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Pictures of Rebecca Zeni during her younger years showed her with flawless skin, well-defined eyebrows and long, thick lashes. Her hair, parted in the middle, was neatly tied with a bow behind her ear.

Her beauty could capture a room, her daughter said, but she was more than just a beautiful face.

She was a modern-day woman of the 1940s and 1950s, headstrong, career-oriented and hard-working, said Mike Prieto, a lawyer representing Zeni's family. At a time when women were expected to marry young and have children, the small-town girl from North Carolina moved to Norfolk after high school to work at the naval base there, her daughter, Pamela Puryear, said. 

She later became a model in New York City and worked as an assistant for CBS News's Mike Wallace before she married and became a stay-at-home mother.

"Her life just became exciting," her daughter said. "She thought in her mind that everybody's life is just like this."

But the once-vibrant woman later found herself living in a nursing home, where she suffered a long, painful death, her family's attorneys said. Parasitic mites had burrowed under her skin, living and laying eggs all over her body. By the time she died, vesicles and thick crusts had formed on her skin. Her right hand had turned nearly black, and Prieto said her fingers were about to fall off.

The scabies that infected Zeni's body had become so severe that bacteria seeped into her bloodstream. She died in 2015 at age 93.

Zeni's death is now the subject of a lawsuit filed against PruittHealth, a for-profit company that owns dozens of nursing homes, including Shepherd Hills in LaFayette, Georgia, where Zeni lived for five years until she died. 

Shepherd Hills, a nursing home that had multiple scabies outbreaks in recent years and a history of health violations, failed to follow policies and procedures to prevent the occurrence and spread of the highly contagious disease, documents say. Instead of providing the care that Zeni desperately needed, the lawsuit alleges that the nursing home allowed her to die an agonising death.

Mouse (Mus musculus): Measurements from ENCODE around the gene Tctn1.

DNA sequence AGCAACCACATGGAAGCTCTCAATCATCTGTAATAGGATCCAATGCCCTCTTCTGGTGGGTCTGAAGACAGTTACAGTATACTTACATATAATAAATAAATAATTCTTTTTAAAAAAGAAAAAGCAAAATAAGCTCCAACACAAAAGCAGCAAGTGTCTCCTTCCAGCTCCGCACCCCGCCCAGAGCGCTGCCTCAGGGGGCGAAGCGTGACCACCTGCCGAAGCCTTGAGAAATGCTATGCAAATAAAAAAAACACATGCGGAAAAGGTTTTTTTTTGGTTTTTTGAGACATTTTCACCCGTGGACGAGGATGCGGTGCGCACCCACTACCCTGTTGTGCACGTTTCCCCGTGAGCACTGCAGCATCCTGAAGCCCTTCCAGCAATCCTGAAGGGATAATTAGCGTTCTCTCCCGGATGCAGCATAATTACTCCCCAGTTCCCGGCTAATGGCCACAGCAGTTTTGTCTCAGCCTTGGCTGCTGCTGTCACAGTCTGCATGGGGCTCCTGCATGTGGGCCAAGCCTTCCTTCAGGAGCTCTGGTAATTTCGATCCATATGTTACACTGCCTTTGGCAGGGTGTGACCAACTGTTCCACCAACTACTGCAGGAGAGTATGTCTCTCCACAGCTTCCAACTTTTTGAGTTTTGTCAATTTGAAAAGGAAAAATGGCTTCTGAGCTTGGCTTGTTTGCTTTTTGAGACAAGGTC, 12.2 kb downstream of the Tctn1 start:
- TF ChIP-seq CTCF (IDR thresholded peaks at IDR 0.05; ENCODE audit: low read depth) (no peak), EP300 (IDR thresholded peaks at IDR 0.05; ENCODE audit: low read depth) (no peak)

"The last six months of her life, she was in constant pain," Prieto said. "She was literally being eaten alive from inside out."

Zeni was admitted to Shepherd Hills in 2010. By then, the 87-year-old had been diagnosed with dementia, diabetes and other illnesses. She was completely dependent on others and was no longer legally qualified to stay at an assisted-living facility.

Zeni's daughter, who lives in LaFayette, was close enough to visit often.

Zeni's rashes began to appear in fall 2013, around the time that a scabies outbreak at the facility was reported to the local health department. Ten residents and 10 staffers had rashes; some were diagnosed with scabies, according to Georgia Department of Public Health records.

Another outbreak occurred in 2014, Chance said, but that was not reported to the health department. A third outbreak happened in spring 2015. Twenty residents and 15 staffers were infected, state records show.

By then, Zeni's condition had dramatically worsened. Rashes had spread to her scalp, neck, chest, shoulders, back and arms. A doctor had ordered that she be given Ivermectin, a tablet used to treat worm infections, and Elimite cream, which is used to treat scabies. But the treatments and medications were at times not given as ordered, court records say.

Zeni died June 2, 2015. An autopsy found that she died of Staphylococcus aureus septicemia due to Norwegian crusted scabies, a severe form of scabies that affects people with weak immune systems, such as the elderly. Scabies can spread rapidly in crowded places, such as nursing homes, extended-care facilities and prisons, according to the state health department.

Zeni's daughter said she watched helplessly as she visited her mother every day, unable to touch or hug the woman she loved and admired.

"It's a nightmare," she said, adding later: "There was no dignity."

Adapted from a Washington Post article